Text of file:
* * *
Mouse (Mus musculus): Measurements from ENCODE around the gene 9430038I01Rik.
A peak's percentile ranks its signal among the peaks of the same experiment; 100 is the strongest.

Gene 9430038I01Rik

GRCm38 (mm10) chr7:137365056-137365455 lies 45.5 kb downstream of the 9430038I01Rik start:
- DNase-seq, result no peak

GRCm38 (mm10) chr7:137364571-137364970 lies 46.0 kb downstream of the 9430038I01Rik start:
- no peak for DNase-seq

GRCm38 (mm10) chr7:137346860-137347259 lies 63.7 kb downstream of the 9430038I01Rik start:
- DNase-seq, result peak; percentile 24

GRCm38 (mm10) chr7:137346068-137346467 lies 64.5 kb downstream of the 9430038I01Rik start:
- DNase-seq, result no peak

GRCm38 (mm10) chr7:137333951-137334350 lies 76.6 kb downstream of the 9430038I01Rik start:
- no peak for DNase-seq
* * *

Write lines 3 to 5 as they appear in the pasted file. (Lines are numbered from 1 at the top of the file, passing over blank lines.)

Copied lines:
Gene 9430038I01Rik

GRCm38 (mm10) chr7:137365056-137365455 lies 45.5 kb downstream of the 9430038I01Rik start:
- DNase-seq, result no peak